TRAVERSE CITY RECORD EAGLE
January 20, 2006
In 2004, state Republican lawmakers passed bills they vowed would stop the importation of Canadian trash in its tracks.
The bills didn’t stem the flow by a single bag.
In 2005, the GOP passed a ban on out-of-state trash, but it would go into effect only if Congress agreed. It didn’t get a second look.
Now, state Democrats are making big promises about a ballot issue proposed for November.
If we’re silly enough to vote yes, the scheme would probably work. But every homeowner in the state would pay dearly for it, probably for years to come. It needs to be trashed long before November.
All the political posturing is because Michigan has become the dumping ground for trash from Canada and even New Jersey. Why? It’s cheaper and easier here.
While other states raised landfill rates and beefed up regulations and enforcement, Michigan let things slide to the point where we became the trash bargain of the century.
Trash haulers pay a paltry 21 cents a ton to dump here, compared to $3.74 in Wisconsin, $4 in Illinois, $4.75 in Iowa and $7.25 in Pennsylvania.
It’s a staggering price gap that no municipal government in its right mind would pass up. And they haven’t.
Simply banning trash won’t work. Under the North American Free Trade Act, garbage is a commodity, just like automobiles, and few restrictions can be placed on its trade.
It’s a significant problem for Michigan. Valuable landfill space is being eaten up by outstate garbage, which means we’ll have to build more landfills, each one a potential environmental threat.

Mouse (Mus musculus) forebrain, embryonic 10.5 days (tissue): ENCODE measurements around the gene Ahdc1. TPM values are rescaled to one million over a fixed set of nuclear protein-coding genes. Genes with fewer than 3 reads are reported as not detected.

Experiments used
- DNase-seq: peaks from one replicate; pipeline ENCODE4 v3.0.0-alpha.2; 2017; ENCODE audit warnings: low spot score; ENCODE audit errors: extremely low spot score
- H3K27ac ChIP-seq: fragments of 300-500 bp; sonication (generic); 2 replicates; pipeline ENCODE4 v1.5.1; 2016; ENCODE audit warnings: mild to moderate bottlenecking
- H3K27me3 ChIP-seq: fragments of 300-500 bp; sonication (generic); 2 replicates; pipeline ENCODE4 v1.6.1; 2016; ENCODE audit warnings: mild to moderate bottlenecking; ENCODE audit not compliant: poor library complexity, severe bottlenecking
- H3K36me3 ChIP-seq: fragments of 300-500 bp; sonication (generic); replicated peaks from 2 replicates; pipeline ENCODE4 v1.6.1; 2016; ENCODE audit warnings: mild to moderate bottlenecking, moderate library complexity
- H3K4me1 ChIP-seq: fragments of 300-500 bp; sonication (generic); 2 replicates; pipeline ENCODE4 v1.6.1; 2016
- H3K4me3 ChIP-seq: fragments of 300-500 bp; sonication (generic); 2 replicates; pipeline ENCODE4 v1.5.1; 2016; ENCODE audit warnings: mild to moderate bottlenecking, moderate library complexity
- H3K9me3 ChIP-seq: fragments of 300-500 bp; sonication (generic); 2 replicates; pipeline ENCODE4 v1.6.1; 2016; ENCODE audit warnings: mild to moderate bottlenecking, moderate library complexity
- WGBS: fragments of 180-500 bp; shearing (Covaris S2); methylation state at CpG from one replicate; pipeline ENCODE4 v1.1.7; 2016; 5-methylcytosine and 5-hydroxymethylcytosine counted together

The Democrats’ solution? Throw your money at it. Their ballot initiative would raise the dumping fee in Michigan from 21 cents per ton to $7.50. That may stem some Canadian trash. But it would also represent a more than 35-fold hike for in-state trash haulers – a hike that would surely be passed on to residents.
The GOP put the cost at $150 million a year.
A lawmaker who suggested a hike of that magnitude in any tax or fee could expect to be run out of town on a rail. That’s what needs to happen to this bill.
We need a solution to trash imports, but this isn’t it. And if this is the best thinking on the issue on the Democratic side, they have more problems than trash.
House Minority Leader Dianne Byrum (D-Onondaga) has said trash importation is the Democrats’ No. 1 issue. In a state that is bleeding jobs and where public schools are going broke, that’s almost laughable.
But no one will be laughing if their trash bill jumps a couple hundred percent.